One thing I'm realizing is that stories need to gestate, to sit, before I'm ready to write about them. MY POV on something the day after it happened is very different from my POV a month later. I don't know how Jeanne Marie Laskas did it! (And I'm a big fan of hers, by the way. It's an honor to follow her, and a VERY big set of shoes to fill. Um...not that she has big feet, per se.)
One of the interesting challenges, for me, is figuring out which narratives work best as a 750-word essay, and which will show up in poems or more "creative" writing. Each style uses a different set of muscles.
Washington, D.C.: Did you manage to pick out the reindeer carpaccio?
Sandra Beasley: This is a whole other column (okay, it's fun saying that), but I have a ridiculous number of food allergies. So in big catered situations I am very, very limited in what I can try. And oddly enough, I had not had reindeer before and therefore, was not feeling adventurous.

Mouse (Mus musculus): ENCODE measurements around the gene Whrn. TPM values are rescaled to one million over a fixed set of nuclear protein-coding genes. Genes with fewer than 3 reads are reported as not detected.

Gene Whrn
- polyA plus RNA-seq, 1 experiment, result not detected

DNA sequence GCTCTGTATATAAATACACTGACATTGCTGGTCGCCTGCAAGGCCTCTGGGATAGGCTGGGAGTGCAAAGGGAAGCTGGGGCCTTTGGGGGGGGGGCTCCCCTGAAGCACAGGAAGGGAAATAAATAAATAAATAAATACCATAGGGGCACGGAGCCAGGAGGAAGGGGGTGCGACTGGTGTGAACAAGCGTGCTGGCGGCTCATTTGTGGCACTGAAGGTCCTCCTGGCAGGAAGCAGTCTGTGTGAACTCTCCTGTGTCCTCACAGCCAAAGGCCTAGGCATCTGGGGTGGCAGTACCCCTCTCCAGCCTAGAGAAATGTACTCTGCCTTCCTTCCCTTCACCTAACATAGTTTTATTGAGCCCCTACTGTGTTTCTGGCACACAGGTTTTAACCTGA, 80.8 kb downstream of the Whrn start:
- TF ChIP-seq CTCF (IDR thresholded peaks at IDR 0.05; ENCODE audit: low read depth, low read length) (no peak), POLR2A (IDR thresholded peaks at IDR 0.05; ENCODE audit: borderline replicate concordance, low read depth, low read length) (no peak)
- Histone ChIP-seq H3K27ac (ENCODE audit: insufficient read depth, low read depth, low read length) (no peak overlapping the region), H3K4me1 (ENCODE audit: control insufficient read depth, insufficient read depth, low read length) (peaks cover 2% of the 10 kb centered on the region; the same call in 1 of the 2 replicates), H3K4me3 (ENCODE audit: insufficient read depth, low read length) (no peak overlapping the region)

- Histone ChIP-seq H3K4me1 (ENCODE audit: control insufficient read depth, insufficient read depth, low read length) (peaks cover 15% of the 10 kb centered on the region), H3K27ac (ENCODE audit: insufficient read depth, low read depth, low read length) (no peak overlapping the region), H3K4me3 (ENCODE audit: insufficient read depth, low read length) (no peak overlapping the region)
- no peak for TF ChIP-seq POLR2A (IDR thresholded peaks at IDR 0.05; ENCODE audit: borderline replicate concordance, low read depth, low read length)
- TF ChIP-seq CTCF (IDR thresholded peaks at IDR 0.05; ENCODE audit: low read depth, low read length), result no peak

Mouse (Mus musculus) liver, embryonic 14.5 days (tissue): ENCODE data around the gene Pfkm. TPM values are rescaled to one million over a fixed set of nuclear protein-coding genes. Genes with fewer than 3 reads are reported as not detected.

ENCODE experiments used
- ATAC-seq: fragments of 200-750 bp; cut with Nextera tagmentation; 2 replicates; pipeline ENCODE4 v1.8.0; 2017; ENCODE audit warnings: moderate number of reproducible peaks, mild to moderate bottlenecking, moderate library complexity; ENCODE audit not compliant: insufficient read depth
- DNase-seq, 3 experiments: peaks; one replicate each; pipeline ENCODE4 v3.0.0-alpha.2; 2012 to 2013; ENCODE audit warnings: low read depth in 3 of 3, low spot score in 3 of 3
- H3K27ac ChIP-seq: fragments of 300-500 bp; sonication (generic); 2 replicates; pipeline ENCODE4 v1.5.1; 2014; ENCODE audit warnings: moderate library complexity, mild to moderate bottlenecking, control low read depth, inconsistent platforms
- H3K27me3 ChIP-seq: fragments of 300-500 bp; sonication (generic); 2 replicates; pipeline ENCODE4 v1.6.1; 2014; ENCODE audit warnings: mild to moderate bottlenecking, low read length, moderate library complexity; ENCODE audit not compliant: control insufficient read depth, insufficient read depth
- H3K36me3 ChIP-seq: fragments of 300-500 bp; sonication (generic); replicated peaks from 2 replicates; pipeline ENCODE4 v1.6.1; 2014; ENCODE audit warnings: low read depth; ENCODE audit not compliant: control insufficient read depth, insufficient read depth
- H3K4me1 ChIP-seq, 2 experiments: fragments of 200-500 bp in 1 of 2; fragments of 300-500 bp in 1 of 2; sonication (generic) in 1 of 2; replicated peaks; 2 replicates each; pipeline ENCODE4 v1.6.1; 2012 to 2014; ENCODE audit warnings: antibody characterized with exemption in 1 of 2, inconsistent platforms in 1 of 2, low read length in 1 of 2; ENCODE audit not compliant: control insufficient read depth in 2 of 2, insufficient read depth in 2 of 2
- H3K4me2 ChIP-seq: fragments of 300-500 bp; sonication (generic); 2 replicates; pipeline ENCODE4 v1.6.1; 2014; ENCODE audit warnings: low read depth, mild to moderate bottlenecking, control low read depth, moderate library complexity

My learning curve for trying new foods is very slow...there are certain foods that never seem essential to try. especially when the side effect might be death. I didn't have mushrooms or oysters, for example, until I was 22.
So if I remember correctly, my diet for that evening consisted entirely of smoked salmon and vodka. The keynote speaker made fun of me for it.
Sandy Fernandez: On the moniker: Tom Shroder, the editor of the magazine, talked a bit about the origins of the name in his note last week. The inspiration was part chromosome, part hit TV show. But I spoke to a writing class last night and one of the students seemed to think it was a play on X-rated, which I thought maybe gave us more credit for spiciness than we deserve.